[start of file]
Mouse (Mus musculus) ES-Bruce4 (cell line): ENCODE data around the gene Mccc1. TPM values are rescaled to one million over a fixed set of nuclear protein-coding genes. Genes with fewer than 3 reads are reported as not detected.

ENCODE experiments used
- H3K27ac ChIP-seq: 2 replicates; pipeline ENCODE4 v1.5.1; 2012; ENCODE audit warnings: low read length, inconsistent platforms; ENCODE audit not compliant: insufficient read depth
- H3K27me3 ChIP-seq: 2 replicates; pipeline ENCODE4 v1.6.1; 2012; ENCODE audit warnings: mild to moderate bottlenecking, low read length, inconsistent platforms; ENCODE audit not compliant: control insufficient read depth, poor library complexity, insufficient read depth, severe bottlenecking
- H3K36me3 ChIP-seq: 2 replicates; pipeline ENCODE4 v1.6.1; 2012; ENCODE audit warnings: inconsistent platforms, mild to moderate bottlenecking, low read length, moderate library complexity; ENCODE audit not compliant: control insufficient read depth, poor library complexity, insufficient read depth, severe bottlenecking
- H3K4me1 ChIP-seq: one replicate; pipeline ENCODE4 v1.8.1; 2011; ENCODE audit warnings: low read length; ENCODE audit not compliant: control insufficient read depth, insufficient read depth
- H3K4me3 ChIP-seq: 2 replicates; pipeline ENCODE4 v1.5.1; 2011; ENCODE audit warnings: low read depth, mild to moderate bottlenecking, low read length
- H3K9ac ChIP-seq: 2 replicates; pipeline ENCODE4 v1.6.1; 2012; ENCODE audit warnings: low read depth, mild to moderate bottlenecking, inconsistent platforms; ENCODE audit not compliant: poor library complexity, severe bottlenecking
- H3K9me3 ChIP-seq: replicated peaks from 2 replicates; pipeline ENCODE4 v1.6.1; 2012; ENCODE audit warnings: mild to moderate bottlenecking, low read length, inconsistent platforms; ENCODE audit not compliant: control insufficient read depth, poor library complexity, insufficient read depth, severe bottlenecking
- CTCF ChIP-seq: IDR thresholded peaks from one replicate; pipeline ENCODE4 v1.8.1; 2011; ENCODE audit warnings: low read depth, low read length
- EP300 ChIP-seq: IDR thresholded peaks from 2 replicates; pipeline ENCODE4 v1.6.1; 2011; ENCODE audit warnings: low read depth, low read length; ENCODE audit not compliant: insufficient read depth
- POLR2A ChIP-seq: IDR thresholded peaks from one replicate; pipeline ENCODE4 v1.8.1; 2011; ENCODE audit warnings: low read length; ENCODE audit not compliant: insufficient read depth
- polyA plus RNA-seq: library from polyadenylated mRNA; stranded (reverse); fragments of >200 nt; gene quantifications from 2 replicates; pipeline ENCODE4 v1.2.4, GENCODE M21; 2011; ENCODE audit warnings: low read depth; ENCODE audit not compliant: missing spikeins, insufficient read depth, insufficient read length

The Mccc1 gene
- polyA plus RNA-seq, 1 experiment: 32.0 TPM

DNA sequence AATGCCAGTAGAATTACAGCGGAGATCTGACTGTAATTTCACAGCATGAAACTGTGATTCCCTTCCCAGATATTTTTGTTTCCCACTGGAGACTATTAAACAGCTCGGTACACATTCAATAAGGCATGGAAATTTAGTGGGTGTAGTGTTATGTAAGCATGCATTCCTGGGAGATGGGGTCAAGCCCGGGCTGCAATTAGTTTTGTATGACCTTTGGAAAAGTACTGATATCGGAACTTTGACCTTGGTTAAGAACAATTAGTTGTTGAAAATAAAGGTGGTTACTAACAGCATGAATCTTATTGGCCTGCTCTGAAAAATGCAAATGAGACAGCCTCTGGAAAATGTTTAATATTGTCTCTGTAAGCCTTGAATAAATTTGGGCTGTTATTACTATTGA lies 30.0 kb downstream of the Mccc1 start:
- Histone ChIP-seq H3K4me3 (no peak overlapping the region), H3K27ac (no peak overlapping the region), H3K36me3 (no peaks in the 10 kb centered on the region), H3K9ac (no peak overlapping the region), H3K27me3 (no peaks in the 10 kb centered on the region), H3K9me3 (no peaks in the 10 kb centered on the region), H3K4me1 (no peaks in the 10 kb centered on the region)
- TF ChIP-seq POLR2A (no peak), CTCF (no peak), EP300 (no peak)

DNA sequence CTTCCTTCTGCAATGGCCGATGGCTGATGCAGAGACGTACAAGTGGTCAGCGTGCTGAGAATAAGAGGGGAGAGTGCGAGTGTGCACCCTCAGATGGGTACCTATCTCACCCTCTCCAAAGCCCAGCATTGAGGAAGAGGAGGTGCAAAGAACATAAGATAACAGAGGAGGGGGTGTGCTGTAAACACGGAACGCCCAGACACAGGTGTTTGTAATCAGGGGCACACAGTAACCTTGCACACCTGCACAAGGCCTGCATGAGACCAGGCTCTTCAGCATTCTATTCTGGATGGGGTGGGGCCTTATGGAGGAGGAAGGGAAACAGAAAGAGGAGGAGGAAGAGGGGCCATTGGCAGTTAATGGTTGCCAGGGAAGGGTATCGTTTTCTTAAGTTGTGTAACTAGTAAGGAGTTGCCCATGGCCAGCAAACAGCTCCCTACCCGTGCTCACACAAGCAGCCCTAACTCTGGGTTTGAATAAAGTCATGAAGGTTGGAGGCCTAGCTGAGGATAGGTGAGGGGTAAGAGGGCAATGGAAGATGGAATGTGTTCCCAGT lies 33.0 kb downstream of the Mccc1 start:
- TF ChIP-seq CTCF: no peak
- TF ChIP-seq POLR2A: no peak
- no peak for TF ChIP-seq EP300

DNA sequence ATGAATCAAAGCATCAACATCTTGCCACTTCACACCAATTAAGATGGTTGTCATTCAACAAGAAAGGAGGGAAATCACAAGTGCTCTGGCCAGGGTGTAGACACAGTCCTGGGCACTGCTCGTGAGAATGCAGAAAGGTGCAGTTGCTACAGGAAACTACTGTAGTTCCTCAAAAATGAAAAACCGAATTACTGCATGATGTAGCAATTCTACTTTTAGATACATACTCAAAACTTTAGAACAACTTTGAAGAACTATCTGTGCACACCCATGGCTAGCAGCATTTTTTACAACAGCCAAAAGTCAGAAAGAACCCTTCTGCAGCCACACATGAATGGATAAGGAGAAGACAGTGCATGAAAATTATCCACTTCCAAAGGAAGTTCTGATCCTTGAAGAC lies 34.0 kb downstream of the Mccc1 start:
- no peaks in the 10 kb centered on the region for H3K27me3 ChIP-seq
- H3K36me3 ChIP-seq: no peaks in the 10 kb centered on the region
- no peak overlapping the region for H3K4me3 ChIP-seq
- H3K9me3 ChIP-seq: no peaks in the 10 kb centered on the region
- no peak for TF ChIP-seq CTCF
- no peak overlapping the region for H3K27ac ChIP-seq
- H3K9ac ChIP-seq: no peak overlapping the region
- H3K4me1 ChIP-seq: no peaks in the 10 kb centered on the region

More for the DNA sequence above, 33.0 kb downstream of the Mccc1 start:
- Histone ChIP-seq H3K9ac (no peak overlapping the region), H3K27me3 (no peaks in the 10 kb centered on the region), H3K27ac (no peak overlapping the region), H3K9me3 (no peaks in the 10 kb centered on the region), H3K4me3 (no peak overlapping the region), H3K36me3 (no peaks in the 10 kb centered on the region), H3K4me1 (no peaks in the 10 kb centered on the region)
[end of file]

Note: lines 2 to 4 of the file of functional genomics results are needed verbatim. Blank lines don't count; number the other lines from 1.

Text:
ENCODE experiments used
- H3K27ac ChIP-seq: 2 replicates; pipeline ENCODE4 v1.5.1; 2012; ENCODE audit warnings: low read length, inconsistent platforms; ENCODE audit not compliant: insufficient read depth
- H3K27me3 ChIP-seq: 2 replicates; pipeline ENCODE4 v1.6.1; 2012; ENCODE audit warnings: mild to moderate bottlenecking, low read length, inconsistent platforms; ENCODE audit not compliant: control insufficient read depth, poor library complexity, insufficient read depth, severe bottlenecking